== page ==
The actor has penned an essay detailing a history of predatory behavior from the disgraced producer, referring to him as a ‘monster’ with ‘Machiavellian rage’

Salma Hayek has come forward with an essay, detailing her alleged experiences working with Harvey Weinstein, claiming unwanted sexual advances and threats of violence.

In a piece for the New York Times, the Oscar-nominated actor writes that she spent years saying no to the disgraced producer following his demands for sexual activity with her. She joins numerous other women in Hollywood who have accused Weinstein of similar impropriety.

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“No to opening the door to him at all hours of the night, hotel after hotel, location after location, where he would show up unexpectedly, including one location where I was doing a movie he wasn’t even involved with,” she writes. “No to me taking a shower with him. No to letting him watch me take a shower. No to letting him give me a massage. No to letting a naked friend of his give me a massage. No to letting him give me oral sex. No to my getting naked with another woman.”

She writes that every refusal was met with “Harvey’s Machiavellian rage” and while he often tried to sweet-talk her to get his way, threats would also be part of his armory. One time, she claims, “in an attack of fury” he said to her: “I will kill you, don’t think I can’t.”
Hayek worked with Weinstein on Frida, a biopic of the artist Frida Kahlo. After refusing to sleep with him, she alleges that he tried to remove her from the project despite the fact she had steered it in the first place. Once she met his demands with regards to the script and budget, he agreed to let her star.

The allegations against Harvey Weinstein – a list
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But during production, he complained that she wasn’t using her physical attributes enough. “He offered me one option to continue,” she writes. “He would let me finish the film if I agreed to do a sex scene with another woman. And he demanded full-frontal nudity. He had been constantly asking for more skin, for more sex.”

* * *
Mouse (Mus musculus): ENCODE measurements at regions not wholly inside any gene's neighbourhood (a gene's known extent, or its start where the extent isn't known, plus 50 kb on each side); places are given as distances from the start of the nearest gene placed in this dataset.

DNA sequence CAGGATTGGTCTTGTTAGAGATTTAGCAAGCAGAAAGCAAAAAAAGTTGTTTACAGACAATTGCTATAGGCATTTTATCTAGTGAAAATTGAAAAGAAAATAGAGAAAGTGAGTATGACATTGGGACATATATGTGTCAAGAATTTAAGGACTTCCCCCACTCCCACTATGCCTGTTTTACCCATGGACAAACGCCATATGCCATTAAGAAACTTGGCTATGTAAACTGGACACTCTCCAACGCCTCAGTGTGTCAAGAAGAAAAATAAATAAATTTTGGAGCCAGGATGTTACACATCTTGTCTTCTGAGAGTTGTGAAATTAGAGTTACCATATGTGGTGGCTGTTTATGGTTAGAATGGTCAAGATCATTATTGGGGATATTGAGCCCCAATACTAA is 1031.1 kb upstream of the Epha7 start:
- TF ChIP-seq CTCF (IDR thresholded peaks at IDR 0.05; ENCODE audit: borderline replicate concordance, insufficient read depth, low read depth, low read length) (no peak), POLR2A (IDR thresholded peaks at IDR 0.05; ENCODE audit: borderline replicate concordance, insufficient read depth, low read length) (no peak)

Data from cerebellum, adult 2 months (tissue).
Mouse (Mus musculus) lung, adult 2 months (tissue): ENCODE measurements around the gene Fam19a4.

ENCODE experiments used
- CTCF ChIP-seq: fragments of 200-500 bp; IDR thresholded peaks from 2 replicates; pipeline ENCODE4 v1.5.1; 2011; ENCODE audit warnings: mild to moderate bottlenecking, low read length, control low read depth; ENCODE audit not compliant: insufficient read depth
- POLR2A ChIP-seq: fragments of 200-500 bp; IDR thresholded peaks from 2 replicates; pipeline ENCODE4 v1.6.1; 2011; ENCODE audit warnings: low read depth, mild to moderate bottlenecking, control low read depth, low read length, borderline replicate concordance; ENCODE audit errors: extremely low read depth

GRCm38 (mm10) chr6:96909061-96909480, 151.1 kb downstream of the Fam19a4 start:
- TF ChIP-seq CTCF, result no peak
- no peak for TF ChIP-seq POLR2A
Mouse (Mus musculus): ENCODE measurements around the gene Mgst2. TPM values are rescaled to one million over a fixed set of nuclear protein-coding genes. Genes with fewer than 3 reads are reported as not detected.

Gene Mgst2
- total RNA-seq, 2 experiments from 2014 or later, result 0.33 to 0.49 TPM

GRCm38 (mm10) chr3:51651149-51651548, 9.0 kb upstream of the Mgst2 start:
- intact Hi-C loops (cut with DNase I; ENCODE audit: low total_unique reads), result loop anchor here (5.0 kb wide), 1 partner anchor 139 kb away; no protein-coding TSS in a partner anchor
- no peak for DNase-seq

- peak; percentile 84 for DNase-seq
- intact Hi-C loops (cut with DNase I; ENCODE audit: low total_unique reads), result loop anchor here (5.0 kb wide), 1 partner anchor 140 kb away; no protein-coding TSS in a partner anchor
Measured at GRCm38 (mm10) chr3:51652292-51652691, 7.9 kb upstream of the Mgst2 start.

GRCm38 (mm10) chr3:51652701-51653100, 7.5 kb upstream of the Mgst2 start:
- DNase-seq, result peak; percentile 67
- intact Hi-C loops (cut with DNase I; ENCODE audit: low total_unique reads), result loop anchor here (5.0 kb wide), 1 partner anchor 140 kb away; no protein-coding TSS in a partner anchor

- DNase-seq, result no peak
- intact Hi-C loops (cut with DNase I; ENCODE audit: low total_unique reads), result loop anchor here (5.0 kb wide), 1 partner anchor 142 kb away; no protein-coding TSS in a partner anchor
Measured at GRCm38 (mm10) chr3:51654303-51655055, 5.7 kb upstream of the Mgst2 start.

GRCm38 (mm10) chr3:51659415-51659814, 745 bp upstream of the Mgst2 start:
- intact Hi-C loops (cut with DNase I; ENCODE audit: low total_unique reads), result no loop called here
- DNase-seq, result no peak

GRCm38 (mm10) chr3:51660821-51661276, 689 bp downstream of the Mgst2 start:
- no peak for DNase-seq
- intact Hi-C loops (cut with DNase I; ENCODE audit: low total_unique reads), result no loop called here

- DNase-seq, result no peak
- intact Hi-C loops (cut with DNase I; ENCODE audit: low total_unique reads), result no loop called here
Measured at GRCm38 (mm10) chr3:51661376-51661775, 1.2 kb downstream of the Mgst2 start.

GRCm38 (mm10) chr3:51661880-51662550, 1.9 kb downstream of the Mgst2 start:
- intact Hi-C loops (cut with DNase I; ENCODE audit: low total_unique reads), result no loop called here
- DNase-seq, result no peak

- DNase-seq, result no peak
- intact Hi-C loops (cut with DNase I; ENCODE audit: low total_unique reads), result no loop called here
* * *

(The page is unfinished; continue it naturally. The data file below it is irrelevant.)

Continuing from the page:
She agreed, not wanting the production to fold. “I arrived on the set the day we were to shoot the scene that I believed would save the movie,” she writes. “And for the first and last time in my career, I had a nervous breakdown: My body began to shake uncontrollably, my breath was short and I began to cry and cry, unable to stop, as if I were throwing up tears.”

The film ended with six Oscar nominations, including one for Hayek as best actress. She writes that even when she would see him after the release, he “terrified” her.

“Until there is equality in our industry, with men and women having the same value in every aspect of it, our community will continue to be a fertile ground for predators,” she writes. I am grateful for everyone who is listening to our experiences. I hope that adding my voice to the chorus of those who are finally speaking out will shed light on why it is so difficult, and why so many of us have waited so long.”

Hayek’s allegations follow on from other testimonies from women in Hollywood, including Ashley Judd, Rose McGowan and Annabella Sciorra who have also claimed sexual impropriety on Weinstein’s part.

Weinstein has denied any criminal behavior. A statement from his lawyer released earlier this month read: “Mr Weinstein has never at any time committed an act of sexual assault, and it is wrong and irresponsible to conflate claims of impolitic behavior or consensual sexual contact later regretted, with an untrue claim of criminal conduct.”

In response to Hayek’s essay, his spokesperson states: “Mr. Weinstein does not recall pressuring Salma to do a gratuitous sex scene with a female costar and he was not there for the filming ... He was very proud of her best actress Academy Award nomination for Frida and continues to support her work.”

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